The Batman Analogy

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Image by barneybluepants on deviantART.

 

Imagine, for a moment, that you’re Batman.

Imagine that you fight crime with the help of a butler, a sidekick, a police commissioner, and several Bat-themed accomplices. You have virtually limitless resources from which to either purchase the tools and weapons you need, or you just craft them yourself. You have a computer that can analyze anything and a vast secret base from which to operate. Your most diabolical enemies are locked up with a brief, intense struggle, and while they always manage to escape Arkham, you always manage to put them back where they belong.

Now imagine that your most diabolical enemies have discovered where your Batcave is, and have taken up residence there. They have access to all the gadgets and the computer, the support network, and your secret identity, and they’re somehow using them all against you. There’s no place you can hide, nothing they can’t access, and nowhere to run that’s safe. They will always find you because they know everything about you, so you just sit there in the Batcave and let them torture you day in, day out, using the very tools that you built to fight them with. The Scarecrow is there, too, making sure that your reality is a constantly fluid and everchanging concept. There’s no sense trying to put them all back in Arkham, because they built a tunnel that you can’t access leading them straight back to the Batcave. The whole idea of being Batman is suddenly and utterly pointless.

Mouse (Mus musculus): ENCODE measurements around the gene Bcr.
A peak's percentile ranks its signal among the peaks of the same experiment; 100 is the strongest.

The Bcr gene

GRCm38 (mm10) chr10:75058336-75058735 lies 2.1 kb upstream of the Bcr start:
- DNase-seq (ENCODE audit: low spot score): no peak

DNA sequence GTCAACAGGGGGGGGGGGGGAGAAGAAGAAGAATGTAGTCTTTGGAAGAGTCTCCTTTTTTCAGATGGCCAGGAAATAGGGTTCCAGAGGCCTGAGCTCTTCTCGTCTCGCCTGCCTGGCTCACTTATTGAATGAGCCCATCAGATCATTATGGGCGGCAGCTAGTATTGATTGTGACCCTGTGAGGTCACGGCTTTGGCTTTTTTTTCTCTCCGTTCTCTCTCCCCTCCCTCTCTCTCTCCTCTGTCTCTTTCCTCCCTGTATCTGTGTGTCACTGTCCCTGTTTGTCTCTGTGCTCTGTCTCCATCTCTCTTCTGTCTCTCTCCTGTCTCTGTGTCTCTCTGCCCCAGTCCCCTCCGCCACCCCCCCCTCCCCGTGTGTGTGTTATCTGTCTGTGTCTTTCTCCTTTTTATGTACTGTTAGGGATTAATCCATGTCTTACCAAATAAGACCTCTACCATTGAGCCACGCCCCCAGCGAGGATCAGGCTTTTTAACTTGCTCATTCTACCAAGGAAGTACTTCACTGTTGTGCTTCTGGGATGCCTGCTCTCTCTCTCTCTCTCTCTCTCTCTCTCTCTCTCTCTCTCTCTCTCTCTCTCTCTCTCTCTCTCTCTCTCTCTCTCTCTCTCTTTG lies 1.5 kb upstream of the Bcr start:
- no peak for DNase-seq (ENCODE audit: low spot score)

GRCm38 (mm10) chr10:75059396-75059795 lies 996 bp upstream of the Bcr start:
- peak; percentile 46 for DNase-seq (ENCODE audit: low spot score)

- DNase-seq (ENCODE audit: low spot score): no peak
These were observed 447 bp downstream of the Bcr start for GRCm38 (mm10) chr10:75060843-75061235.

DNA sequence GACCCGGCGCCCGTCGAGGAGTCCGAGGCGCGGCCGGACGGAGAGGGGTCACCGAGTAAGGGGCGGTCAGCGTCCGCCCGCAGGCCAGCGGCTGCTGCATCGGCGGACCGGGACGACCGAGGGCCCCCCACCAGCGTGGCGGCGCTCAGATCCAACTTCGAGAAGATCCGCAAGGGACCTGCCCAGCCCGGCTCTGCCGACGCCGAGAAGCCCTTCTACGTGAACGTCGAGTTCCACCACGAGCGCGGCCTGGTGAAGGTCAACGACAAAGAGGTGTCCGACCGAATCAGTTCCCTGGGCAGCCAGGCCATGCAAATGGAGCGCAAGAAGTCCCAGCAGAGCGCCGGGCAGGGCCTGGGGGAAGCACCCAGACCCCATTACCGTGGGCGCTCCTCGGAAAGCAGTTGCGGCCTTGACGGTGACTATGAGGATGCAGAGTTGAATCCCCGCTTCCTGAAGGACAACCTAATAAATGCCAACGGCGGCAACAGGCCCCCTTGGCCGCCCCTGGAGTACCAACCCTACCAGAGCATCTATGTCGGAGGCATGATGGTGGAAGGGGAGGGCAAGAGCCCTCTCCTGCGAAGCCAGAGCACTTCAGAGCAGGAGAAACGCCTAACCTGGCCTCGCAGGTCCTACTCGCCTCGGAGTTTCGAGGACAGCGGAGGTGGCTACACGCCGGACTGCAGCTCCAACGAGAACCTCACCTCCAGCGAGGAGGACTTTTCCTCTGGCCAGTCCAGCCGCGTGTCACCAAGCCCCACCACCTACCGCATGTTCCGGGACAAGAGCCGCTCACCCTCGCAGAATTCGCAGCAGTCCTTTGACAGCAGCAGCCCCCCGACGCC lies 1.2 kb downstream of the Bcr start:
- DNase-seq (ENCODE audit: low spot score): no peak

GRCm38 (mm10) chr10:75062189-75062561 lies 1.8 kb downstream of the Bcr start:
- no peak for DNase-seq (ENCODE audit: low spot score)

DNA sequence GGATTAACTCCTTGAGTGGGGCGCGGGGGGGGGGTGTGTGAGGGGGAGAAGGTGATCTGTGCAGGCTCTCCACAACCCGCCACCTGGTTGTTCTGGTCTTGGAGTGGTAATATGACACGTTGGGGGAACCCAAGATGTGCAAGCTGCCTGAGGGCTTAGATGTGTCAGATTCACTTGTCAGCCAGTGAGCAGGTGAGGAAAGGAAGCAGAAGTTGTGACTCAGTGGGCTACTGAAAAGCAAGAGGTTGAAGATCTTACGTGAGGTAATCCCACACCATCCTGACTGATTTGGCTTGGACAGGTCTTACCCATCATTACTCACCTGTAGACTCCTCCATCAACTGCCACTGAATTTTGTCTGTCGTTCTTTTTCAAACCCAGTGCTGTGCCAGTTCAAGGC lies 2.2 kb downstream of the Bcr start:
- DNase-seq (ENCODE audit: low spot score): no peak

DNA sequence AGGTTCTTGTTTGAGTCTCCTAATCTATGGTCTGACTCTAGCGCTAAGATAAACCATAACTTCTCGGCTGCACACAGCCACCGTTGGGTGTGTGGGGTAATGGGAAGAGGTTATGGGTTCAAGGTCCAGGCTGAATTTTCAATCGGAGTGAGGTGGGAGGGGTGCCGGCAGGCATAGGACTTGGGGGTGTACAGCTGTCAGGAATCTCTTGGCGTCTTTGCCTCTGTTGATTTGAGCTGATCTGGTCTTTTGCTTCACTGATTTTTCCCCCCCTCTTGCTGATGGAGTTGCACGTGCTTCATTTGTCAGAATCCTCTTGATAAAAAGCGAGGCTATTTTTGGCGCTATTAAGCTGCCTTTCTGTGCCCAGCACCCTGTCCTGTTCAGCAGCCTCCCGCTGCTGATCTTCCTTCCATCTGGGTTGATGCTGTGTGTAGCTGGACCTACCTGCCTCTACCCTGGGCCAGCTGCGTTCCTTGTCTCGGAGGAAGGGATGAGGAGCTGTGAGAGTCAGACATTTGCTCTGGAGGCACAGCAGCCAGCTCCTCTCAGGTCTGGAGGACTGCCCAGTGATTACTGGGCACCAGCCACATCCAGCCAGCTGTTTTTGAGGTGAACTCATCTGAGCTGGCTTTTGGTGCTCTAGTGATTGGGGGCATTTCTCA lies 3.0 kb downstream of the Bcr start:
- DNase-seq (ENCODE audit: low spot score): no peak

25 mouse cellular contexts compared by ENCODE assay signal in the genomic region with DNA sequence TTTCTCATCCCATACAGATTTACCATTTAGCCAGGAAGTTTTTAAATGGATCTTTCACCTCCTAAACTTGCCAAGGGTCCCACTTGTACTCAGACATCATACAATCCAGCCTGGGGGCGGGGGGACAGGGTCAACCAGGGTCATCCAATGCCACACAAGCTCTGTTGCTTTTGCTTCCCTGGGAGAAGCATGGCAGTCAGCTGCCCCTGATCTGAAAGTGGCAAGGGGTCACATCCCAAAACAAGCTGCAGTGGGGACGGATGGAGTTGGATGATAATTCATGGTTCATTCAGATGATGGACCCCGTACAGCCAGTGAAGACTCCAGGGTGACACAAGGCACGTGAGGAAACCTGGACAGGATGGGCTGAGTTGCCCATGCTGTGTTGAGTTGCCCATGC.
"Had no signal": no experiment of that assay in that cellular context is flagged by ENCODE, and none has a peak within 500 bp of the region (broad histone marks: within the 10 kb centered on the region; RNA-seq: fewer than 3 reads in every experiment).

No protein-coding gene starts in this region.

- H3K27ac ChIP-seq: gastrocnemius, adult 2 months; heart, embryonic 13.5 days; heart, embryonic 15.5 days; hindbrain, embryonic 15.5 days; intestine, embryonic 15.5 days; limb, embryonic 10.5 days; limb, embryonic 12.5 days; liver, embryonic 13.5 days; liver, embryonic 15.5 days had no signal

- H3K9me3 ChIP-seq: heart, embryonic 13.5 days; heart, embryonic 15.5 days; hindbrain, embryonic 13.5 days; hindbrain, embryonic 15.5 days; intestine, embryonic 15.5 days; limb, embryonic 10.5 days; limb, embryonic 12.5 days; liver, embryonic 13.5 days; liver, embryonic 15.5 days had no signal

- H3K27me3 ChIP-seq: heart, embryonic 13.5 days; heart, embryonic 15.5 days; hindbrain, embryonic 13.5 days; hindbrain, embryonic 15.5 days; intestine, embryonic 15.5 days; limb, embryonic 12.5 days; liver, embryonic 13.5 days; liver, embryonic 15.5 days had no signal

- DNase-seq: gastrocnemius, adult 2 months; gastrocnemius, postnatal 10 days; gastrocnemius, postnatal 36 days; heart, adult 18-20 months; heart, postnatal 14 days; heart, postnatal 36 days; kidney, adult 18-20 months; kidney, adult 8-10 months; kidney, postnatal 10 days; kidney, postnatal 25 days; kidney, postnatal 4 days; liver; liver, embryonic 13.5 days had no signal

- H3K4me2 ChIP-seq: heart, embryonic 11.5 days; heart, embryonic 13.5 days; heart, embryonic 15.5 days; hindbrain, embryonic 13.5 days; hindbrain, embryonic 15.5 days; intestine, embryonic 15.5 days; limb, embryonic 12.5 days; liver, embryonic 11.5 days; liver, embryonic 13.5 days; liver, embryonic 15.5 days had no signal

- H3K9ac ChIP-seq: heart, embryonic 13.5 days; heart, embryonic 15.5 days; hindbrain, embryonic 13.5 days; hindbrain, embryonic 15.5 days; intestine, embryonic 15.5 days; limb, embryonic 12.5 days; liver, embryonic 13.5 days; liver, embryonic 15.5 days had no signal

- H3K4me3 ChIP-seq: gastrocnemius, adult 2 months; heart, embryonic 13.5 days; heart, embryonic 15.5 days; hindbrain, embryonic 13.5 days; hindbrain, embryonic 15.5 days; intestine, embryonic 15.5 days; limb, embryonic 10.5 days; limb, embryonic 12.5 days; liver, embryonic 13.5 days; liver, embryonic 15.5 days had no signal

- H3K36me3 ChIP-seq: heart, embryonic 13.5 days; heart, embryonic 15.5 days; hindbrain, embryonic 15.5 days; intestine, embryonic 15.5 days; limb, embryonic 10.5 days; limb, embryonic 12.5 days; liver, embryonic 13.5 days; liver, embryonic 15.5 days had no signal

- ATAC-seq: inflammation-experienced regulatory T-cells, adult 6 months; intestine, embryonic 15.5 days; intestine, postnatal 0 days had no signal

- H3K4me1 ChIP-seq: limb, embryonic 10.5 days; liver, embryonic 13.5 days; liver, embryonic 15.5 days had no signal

The first scenario is, what I understand, how the normal brain works. You have your resources, you have your tools, and you can usually overcome your obstacles with a little bit of effort and determination. You’re a hero, and that’s what heroes do.

The second is the brain of an individual with mental illness. Eventually, the fight becomes so ludicrously overmatched, you just give up hope and start to just sit there and take it, not fighting back, wondering when the fight is going to end. You start rooting for the bad guys in the hope that in the end, there will be mercy.

But the point is this.

In that second scenario, you’re so far beaten that you forget who you are. You draw a blank on this Batman guy and all you can think of is how badly Bruce is getting his ass kicked in his own safe house. But no matter how bad things get, YOU’RE STILL A HERO, AND YOU’RE STILL FIGHTING, even if all the fight that’s left in you is to just breathe and survive the day.

Because one day, you’re going to find something left within you, just enough strength to rise once more and take the fight to your enemies again.

And THAT’S what heroes do too.

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